Pedro Almodovar's upcoming comedy 'I'm so Excited', starring Penelope Cruz and Antonio Banderas, promises to be one of his most racy, the Spanish director said in the first in-depth interview on the film.
"There are dialogues that are a little embarrassing to listen to. Even for me. And I wrote them," Almodovar said in an interview with Spanish daily, 'El Mundo'. "Men don't usually speak so openly about sex as the characters. I think the male viewers are going to have more problems than the women. Because we men are more hypocritical - regardless of homosexual or heterosexual."
Almodóvar’s last movie, starring Banderas, was the Hitchcockian psychological thriller 'The Skin I Live In'. From the new trailer, 'I’m So Excited', looks like a return to the farcical comedy of his earlier movies, such as 'Labyrinth of Passion' and his breakout 'Women on the Verge of a Nervous Breakdown'.
Almodovar said the film, which opens in Spain next week and in the US in June, serves up more than just laughs and "has a certain melancholy."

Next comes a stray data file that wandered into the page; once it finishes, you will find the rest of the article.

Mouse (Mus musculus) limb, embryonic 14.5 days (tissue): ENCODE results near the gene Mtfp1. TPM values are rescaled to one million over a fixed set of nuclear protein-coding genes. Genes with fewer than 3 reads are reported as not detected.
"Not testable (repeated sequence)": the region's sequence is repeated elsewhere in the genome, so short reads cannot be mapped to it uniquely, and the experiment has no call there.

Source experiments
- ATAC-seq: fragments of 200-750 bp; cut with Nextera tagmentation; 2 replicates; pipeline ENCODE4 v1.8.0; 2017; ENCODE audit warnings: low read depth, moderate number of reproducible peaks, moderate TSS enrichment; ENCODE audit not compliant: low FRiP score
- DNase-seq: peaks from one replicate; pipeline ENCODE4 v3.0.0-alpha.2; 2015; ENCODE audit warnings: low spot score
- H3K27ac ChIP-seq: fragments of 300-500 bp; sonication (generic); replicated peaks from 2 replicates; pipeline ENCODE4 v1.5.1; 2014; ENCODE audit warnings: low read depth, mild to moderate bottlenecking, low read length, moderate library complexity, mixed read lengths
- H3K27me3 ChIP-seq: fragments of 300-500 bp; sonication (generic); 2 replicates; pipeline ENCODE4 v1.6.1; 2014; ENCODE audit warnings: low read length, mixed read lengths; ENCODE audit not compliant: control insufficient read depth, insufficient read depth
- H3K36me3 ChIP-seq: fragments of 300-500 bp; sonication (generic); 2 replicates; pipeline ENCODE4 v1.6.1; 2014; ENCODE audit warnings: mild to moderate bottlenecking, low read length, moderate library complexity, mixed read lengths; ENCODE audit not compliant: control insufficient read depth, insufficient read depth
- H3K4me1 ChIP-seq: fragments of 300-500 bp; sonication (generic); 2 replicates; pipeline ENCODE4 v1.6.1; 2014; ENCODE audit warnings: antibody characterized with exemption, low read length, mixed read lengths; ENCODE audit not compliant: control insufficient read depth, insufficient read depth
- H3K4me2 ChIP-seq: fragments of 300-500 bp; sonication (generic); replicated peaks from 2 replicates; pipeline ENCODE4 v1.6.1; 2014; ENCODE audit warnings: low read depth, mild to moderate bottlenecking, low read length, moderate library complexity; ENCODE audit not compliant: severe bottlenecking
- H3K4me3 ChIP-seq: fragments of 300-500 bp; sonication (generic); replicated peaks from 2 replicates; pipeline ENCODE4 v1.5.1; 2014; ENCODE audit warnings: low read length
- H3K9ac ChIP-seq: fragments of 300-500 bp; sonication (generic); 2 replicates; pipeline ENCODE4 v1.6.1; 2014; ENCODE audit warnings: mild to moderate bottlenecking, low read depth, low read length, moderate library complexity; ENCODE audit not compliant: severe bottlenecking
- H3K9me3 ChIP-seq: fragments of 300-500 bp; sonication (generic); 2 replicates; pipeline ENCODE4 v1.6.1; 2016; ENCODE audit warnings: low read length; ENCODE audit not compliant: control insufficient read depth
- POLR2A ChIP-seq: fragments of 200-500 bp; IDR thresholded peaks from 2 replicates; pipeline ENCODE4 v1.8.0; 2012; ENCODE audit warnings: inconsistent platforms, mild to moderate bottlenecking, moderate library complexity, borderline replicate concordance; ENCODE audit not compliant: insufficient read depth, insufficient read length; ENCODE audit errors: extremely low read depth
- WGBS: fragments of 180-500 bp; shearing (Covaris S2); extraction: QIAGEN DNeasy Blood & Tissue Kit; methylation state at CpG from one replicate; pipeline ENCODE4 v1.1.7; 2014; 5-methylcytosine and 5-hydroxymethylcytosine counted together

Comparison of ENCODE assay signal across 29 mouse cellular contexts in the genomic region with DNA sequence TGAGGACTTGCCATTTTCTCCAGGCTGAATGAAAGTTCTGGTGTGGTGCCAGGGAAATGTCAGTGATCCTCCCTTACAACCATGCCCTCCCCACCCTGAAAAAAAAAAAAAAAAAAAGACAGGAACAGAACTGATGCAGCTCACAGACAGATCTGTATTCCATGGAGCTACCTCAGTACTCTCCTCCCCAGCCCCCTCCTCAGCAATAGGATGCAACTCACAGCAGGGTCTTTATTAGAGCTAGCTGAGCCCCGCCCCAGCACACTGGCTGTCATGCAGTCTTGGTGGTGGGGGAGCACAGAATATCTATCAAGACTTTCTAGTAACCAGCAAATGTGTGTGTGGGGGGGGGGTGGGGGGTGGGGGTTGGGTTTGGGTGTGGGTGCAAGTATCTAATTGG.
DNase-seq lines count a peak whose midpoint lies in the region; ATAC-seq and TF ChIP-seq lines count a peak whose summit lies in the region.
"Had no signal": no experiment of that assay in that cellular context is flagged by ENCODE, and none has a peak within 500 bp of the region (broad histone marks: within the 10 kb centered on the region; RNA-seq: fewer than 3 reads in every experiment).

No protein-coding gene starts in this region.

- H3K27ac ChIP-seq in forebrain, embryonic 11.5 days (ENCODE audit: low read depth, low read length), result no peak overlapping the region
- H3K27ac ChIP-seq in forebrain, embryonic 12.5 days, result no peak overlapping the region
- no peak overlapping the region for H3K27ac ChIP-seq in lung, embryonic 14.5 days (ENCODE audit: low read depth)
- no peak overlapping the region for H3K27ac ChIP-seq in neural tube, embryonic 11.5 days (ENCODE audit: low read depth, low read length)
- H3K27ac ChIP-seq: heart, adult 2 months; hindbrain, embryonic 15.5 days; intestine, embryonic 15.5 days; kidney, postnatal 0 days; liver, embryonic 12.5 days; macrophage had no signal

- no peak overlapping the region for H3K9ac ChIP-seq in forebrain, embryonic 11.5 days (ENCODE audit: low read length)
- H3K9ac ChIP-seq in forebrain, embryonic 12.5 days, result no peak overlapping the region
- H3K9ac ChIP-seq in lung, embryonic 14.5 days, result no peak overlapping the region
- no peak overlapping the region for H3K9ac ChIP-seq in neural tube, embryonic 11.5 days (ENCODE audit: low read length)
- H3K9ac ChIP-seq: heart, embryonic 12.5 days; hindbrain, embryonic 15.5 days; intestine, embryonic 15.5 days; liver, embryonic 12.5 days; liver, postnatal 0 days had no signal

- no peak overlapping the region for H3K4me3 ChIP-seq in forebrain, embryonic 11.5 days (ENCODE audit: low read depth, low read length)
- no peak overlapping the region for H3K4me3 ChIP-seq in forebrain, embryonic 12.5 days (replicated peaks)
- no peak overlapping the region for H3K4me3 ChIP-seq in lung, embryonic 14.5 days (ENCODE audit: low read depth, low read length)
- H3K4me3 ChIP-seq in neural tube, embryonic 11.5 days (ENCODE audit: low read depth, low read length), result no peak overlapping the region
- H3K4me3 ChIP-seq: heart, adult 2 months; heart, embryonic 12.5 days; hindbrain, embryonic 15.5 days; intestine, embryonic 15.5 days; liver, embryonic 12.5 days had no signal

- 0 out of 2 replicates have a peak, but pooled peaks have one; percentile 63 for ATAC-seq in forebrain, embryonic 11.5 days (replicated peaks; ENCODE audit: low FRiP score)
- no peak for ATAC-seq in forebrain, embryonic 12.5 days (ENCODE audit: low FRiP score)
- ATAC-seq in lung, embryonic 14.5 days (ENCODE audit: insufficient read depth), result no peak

He added that 'I'm Excited' would "affect a lot of bisexuals," but only shows heterosexual relations on camera because "it's much more fun to talk about sex that to do it. And that's from someone who has shot some of the most explicit scenes. You can see it in people's eyes."
'I'm so Excited' is shot in an airplane that encounters technical failure as pilots and crew farcically try to set aside their own problems in the face of imminent danger to entertain and comfort passengers.
The film title come from The Pointer Sisters' song 'I’m So Excited'. Released last week, the trailer, with ’60s graphics in bright primary colours, shows flight attendants bursting into a dance number right in the middle of their pre-flight safety demonstration.
Soon they're told by a psychic (played by Almodóvar favorite Lola Dueñas), that the flight will crash - a fact she predicts by feeling up the pilots’ crotches. To help deals with this news, the passengers resort to cocktails loaded with mescaline.
In the interview, Almodovar also spoke about the gloomy economic situation in Spain, the superiority complex of the rich, the social freedom and sexual liberation of the 1980s and political scandals that have come to light in the Spanish press.
But true to form, he defends the fuss his film may cause. "Controversy means people are alive. In any case, nowadays controversy means something else. A lot of taboos have changed."